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Council Curtails Fire Truck Service to Save Money: By MATTHEW ARTZ

Friday October 08, 2004

Despite dire warnings from firefighters, the City Council Tuesday voted 6-2 Tuesday to shut down one of its two truck companies during evening hours unless the firefighters’ union agrees to a salary giveback. 

Also, as part of the vote which one councilmember derided as a “political ploy,” the council agreed to restore the truck company next July if voters passed a tax measure on the November ballot. 

Should negotiations between the city and the union stalemate, the truck company would be grounded from 6 p.m. to 8 a.m. beginning Nov. 8. 

The firefighters are the only city union which has refused to surrender a portion of their scheduled salary increases to help the city balance a $10 million deficit for the current fiscal year. 

Closing the truck company would save the city $300,000—proportionately equivalent to the hit taken by other unions—by reducing overtime expenditures needed to staff it. 

From the reaction of about a dozen firefighters in attendance Tuesday, a salary deal appears unlikely. 

“I’m holding steadfast based on principal,” said Christy Warren, a city firefighter. “They’ve never negotiated with us in good faith. We’ve always been blindsided by them and now they’re using the community’s safety as a bargaining chip.” 

She warned that cutting the truck company put city residents at risk and would lower morale in the fire department. “We’re in crisis mode already,” she said. “If you cut a truck you don’t understand what you’re going to do to us.” 

Relations between the firefighters and the city have been tense since the firefighters signed a contract in 2000 only to watch as other unions won bigger raises. Their contract, which the city extended in 2002 to address union concerns, however, is unique in that it lacks a clause allowing the city to compel the union to accept a salary giveback.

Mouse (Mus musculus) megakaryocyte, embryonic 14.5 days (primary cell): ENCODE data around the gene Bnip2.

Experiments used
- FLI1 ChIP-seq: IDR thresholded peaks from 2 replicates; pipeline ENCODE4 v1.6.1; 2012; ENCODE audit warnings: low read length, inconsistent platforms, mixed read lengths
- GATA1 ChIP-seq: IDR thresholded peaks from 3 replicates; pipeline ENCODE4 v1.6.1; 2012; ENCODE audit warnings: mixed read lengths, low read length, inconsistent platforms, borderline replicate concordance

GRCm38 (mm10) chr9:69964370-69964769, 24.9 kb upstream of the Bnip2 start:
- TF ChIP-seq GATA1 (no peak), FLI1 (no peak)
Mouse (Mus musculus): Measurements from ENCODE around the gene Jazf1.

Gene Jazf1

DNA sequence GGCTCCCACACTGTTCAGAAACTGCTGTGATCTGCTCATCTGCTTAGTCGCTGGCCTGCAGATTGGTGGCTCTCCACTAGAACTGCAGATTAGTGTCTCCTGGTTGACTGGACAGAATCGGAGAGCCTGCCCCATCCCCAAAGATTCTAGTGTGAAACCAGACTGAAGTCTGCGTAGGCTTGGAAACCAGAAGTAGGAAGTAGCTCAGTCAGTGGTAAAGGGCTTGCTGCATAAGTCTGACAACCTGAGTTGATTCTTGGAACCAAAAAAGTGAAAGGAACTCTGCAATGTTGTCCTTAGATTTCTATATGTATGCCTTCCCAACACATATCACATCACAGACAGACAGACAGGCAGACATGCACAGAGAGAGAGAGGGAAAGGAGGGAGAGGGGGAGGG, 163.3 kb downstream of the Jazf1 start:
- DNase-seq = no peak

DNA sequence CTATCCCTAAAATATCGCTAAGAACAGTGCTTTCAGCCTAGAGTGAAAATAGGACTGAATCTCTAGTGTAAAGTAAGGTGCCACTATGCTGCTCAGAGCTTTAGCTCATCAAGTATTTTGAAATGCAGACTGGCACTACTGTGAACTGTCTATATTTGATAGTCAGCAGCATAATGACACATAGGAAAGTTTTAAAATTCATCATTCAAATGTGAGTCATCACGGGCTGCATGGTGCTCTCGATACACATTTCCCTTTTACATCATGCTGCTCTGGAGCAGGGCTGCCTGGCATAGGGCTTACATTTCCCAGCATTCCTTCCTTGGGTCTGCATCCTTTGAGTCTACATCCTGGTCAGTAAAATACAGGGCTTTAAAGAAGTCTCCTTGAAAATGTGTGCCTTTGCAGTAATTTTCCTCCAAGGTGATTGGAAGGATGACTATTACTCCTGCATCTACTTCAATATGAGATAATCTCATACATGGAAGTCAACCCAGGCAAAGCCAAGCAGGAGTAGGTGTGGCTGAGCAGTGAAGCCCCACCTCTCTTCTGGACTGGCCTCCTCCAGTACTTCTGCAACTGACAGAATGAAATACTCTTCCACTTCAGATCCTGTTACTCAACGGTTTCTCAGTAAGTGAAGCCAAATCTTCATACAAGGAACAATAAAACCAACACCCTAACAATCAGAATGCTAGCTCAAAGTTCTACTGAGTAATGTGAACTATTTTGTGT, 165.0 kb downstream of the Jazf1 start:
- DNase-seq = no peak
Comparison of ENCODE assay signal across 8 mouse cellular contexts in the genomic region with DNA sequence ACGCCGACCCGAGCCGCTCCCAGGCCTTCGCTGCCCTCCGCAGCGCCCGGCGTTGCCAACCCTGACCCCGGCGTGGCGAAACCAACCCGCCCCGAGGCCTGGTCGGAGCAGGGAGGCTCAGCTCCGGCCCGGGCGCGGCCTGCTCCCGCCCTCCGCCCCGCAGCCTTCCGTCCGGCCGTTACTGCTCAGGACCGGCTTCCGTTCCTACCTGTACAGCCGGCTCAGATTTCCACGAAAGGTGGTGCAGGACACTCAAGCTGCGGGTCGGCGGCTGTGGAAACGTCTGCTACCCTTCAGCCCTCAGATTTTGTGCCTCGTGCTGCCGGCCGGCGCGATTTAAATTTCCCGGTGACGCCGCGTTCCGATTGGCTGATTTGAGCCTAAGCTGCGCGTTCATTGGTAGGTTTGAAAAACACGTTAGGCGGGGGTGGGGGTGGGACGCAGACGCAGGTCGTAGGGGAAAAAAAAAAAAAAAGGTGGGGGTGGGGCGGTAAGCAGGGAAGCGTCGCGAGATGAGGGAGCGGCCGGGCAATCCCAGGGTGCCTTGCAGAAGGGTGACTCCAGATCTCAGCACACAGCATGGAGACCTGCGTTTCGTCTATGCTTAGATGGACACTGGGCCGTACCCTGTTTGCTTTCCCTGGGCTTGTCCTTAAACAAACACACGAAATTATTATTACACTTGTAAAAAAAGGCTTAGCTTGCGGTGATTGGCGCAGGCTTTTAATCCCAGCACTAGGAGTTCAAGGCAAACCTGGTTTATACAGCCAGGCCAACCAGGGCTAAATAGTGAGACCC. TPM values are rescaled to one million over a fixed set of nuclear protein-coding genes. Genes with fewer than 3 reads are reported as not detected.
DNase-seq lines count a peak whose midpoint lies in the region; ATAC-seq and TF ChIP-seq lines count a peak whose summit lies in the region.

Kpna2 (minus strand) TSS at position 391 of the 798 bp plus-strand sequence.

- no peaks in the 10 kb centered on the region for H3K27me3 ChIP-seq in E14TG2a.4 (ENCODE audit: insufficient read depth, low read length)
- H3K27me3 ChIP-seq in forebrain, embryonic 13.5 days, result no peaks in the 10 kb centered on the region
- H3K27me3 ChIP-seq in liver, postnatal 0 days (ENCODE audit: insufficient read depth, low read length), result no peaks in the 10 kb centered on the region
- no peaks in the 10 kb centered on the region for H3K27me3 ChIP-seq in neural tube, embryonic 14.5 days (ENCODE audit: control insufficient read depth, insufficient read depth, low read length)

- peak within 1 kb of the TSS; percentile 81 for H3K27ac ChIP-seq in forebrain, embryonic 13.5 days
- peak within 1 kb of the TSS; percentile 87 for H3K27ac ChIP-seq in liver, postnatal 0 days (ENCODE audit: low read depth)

Most of the councilmembers remained resolute that the firefighters should follow the lead of other unions and accept a giveback. 

“Please, please, be part of the solution,” Councilmember Dona Spring told the firefighters. “We can’t do it without your help.” 

Councilmember Miriam Hawley said, “By not going along with everybody else, I think the firefighters have lost a lot of credibility. I’ve heard a few people saying ‘I don’t know if I want to support the firefighters, they don’t seem like responsible people.’” 

Councilmember Betty Olds took exception to Hawley’s comments. 

“Now I know this is political,” Old said. “It seems we brought this back up so we can beat on the fire department and get a few more votes for this tax.” 

Olds questioned why the council would wait until one month before the election to dedicate funds in fiscal year 2006 from the proposed Paramedic Tax to save the truck company. If the measure fails, the council, facing a $7.5 million deficit, plans to eliminate the truck company entirely next year to save $1.3 million. 

On Wednesday, now assured the proceeds would go to the fire department, the firefighters’ union voted to back the paramedic tax. 

Olds, who was joined in dissent by Councilmember Kriss Worthington, also feared that cutting the company would reduce service to her district, which is almost entirely in the fire-prone Berkeley hills. 

Truck companies are equipped with aerial ladders and life-saving equipment like “the jaws of life” that allow fire fighters to undertake rescue missions and get on top of fires to provide ventilation. The company slated for reduction is at Station 4 on Cedar and Henry streets.  

Firefighters at the council meeting challenged a report from David Orth, acting fire chief, that the city only received about 10 to 12 calls a year requiring both truck companies to be dispatched and that truck companies from Oakland could be respond to a South Berkeley fire within ten minutes. 

In the past month, firefighters’ union chief Mark Mestrovich said the city had two fires that required both trucks including a four-alarm fire last week in which a third truck from Oakland took 20 minutes. He added that often the trucks are dispatched simultaneously to different calls, leaving the city vulnerable if it had only one truck. 

After slashing several top administrative posts over the last several years, including a lieutenant, an assistant fire chief, and three fire inspectors, losing the truck company would be the first hit to response services since 1981. 

City Manager Phil Kamlarz tried to reassure the council that compared to other cities, Berkeley remained well-staffed. A city report released last week showed that Berkeley has fewer residents per fire station than Oakland, Hayward or Fremont.